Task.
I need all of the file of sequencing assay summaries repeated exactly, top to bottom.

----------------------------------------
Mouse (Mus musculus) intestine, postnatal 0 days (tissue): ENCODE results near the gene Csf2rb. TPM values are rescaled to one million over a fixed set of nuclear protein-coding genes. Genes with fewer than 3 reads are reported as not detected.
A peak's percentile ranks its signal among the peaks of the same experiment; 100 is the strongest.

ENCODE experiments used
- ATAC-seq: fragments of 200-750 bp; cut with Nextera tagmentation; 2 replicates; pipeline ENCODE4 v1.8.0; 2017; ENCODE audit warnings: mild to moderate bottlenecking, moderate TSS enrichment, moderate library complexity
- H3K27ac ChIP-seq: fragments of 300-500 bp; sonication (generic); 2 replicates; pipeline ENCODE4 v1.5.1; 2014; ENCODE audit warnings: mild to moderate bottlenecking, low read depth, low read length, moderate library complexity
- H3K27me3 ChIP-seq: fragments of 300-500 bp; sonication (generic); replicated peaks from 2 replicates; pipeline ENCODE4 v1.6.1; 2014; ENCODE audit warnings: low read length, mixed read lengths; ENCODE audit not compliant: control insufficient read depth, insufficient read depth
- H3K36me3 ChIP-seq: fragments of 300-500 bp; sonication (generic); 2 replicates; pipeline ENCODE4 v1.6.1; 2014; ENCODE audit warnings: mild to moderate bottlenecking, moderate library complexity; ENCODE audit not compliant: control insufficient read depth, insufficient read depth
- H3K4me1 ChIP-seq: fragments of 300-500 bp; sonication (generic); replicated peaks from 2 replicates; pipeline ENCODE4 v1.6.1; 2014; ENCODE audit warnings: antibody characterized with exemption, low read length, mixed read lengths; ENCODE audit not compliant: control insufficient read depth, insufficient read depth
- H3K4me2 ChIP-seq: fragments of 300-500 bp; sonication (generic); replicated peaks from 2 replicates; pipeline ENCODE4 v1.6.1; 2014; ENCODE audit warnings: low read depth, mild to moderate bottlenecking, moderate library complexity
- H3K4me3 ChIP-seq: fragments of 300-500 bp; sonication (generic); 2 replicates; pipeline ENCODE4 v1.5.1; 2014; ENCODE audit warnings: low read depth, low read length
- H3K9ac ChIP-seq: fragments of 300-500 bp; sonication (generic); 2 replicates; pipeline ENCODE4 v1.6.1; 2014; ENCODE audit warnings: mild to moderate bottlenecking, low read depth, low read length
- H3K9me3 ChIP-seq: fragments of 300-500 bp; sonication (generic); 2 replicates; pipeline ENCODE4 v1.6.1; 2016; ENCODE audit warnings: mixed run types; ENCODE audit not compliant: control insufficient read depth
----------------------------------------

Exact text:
Mouse (Mus musculus) intestine, postnatal 0 days (tissue): ENCODE results near the gene Csf2rb. TPM values are rescaled to one million over a fixed set of nuclear protein-coding genes. Genes with fewer than 3 reads are reported as not detected.
A peak's percentile ranks its signal among the peaks of the same experiment; 100 is the strongest.

ENCODE experiments used
- ATAC-seq: fragments of 200-750 bp; cut with Nextera tagmentation; 2 replicates; pipeline ENCODE4 v1.8.0; 2017; ENCODE audit warnings: mild to moderate bottlenecking, moderate TSS enrichment, moderate library complexity
- H3K27ac ChIP-seq: fragments of 300-500 bp; sonication (generic); 2 replicates; pipeline ENCODE4 v1.5.1; 2014; ENCODE audit warnings: mild to moderate bottlenecking, low read depth, low read length, moderate library complexity
- H3K27me3 ChIP-seq: fragments of 300-500 bp; sonication (generic); replicated peaks from 2 replicates; pipeline ENCODE4 v1.6.1; 2014; ENCODE audit warnings: low read length, mixed read lengths; ENCODE audit not compliant: control insufficient read depth, insufficient read depth
- H3K36me3 ChIP-seq: fragments of 300-500 bp; sonication (generic); 2 replicates; pipeline ENCODE4 v1.6.1; 2014; ENCODE audit warnings: mild to moderate bottlenecking, moderate library complexity; ENCODE audit not compliant: control insufficient read depth, insufficient read depth
- H3K4me1 ChIP-seq: fragments of 300-500 bp; sonication (generic); replicated peaks from 2 replicates; pipeline ENCODE4 v1.6.1; 2014; ENCODE audit warnings: antibody characterized with exemption, low read length, mixed read lengths; ENCODE audit not compliant: control insufficient read depth, insufficient read depth
- H3K4me2 ChIP-seq: fragments of 300-500 bp; sonication (generic); replicated peaks from 2 replicates; pipeline ENCODE4 v1.6.1; 2014; ENCODE audit warnings: low read depth, mild to moderate bottlenecking, moderate library complexity
- H3K4me3 ChIP-seq: fragments of 300-500 bp; sonication (generic); 2 replicates; pipeline ENCODE4 v1.5.1; 2014; ENCODE audit warnings: low read depth, low read length
- H3K9ac ChIP-seq: fragments of 300-500 bp; sonication (generic); 2 replicates; pipeline ENCODE4 v1.6.1; 2014; ENCODE audit warnings: mild to moderate bottlenecking, low read depth, low read length
- H3K9me3 ChIP-seq: fragments of 300-500 bp; sonication (generic); 2 replicates; pipeline ENCODE4 v1.6.1; 2016; ENCODE audit warnings: mixed run types; ENCODE audit not compliant: control insufficient read depth